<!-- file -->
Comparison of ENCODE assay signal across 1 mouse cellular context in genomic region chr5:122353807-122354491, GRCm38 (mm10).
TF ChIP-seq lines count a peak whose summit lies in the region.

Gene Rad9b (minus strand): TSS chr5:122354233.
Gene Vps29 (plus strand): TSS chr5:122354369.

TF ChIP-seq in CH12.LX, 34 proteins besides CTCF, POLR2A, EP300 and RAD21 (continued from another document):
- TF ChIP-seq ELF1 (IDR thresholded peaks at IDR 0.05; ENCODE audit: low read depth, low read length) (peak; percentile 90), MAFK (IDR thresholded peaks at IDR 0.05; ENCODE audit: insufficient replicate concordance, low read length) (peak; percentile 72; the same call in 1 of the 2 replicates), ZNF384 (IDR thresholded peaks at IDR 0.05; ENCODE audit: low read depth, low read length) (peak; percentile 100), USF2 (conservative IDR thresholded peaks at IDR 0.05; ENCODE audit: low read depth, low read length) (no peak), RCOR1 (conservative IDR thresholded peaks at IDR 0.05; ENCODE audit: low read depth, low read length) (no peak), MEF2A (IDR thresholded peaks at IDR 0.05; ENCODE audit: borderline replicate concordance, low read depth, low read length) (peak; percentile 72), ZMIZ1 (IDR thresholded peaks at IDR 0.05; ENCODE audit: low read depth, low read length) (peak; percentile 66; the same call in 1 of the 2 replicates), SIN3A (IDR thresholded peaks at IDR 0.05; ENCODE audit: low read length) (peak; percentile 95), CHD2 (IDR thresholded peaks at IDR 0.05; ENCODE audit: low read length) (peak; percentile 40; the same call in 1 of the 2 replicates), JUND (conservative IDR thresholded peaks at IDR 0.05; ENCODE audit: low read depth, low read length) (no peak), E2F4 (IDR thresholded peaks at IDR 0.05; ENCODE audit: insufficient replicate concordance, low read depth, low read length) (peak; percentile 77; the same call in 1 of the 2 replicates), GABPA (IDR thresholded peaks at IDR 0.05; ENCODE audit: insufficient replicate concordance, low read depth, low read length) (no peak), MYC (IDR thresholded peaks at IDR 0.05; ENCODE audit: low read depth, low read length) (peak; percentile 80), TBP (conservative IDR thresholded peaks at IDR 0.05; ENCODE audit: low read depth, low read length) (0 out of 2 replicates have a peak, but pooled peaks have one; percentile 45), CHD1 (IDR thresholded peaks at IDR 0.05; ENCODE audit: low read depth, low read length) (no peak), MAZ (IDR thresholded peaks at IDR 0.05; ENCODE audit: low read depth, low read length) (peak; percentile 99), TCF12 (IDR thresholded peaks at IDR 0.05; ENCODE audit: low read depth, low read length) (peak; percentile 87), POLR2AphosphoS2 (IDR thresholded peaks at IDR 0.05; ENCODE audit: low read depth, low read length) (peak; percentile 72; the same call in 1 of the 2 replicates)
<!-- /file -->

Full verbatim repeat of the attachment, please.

Comparison of ENCODE assay signal across 1 mouse cellular context in genomic region chr5:122353807-122354491, GRCm38 (mm10).
TF ChIP-seq lines count a peak whose summit lies in the region.

Gene Rad9b (minus strand): TSS chr5:122354233.
Gene Vps29 (plus strand): TSS chr5:122354369.

TF ChIP-seq in CH12.LX, 34 proteins besides CTCF, POLR2A, EP300 and RAD21 (continued from another document):
- TF ChIP-seq ELF1 (IDR thresholded peaks at IDR 0.05; ENCODE audit: low read depth, low read length) (peak; percentile 90), MAFK (IDR thresholded peaks at IDR 0.05; ENCODE audit: insufficient replicate concordance, low read length) (peak; percentile 72; the same call in 1 of the 2 replicates), ZNF384 (IDR thresholded peaks at IDR 0.05; ENCODE audit: low read depth, low read length) (peak; percentile 100), USF2 (conservative IDR thresholded peaks at IDR 0.05; ENCODE audit: low read depth, low read length) (no peak), RCOR1 (conservative IDR thresholded peaks at IDR 0.05; ENCODE audit: low read depth, low read length) (no peak), MEF2A (IDR thresholded peaks at IDR 0.05; ENCODE audit: borderline replicate concordance, low read depth, low read length) (peak; percentile 72), ZMIZ1 (IDR thresholded peaks at IDR 0.05; ENCODE audit: low read depth, low read length) (peak; percentile 66; the same call in 1 of the 2 replicates), SIN3A (IDR thresholded peaks at IDR 0.05; ENCODE audit: low read length) (peak; percentile 95), CHD2 (IDR thresholded peaks at IDR 0.05; ENCODE audit: low read length) (peak; percentile 40; the same call in 1 of the 2 replicates), JUND (conservative IDR thresholded peaks at IDR 0.05; ENCODE audit: low read depth, low read length) (no peak), E2F4 (IDR thresholded peaks at IDR 0.05; ENCODE audit: insufficient replicate concordance, low read depth, low read length) (peak; percentile 77; the same call in 1 of the 2 replicates), GABPA (IDR thresholded peaks at IDR 0.05; ENCODE audit: insufficient replicate concordance, low read depth, low read length) (no peak), MYC (IDR thresholded peaks at IDR 0.05; ENCODE audit: low read depth, low read length) (peak; percentile 80), TBP (conservative IDR thresholded peaks at IDR 0.05; ENCODE audit: low read depth, low read length) (0 out of 2 replicates have a peak, but pooled peaks have one; percentile 45), CHD1 (IDR thresholded peaks at IDR 0.05; ENCODE audit: low read depth, low read length) (no peak), MAZ (IDR thresholded peaks at IDR 0.05; ENCODE audit: low read depth, low read length) (peak; percentile 99), TCF12 (IDR thresholded peaks at IDR 0.05; ENCODE audit: low read depth, low read length) (peak; percentile 87), POLR2AphosphoS2 (IDR thresholded peaks at IDR 0.05; ENCODE audit: low read depth, low read length) (peak; percentile 72; the same call in 1 of the 2 replicates)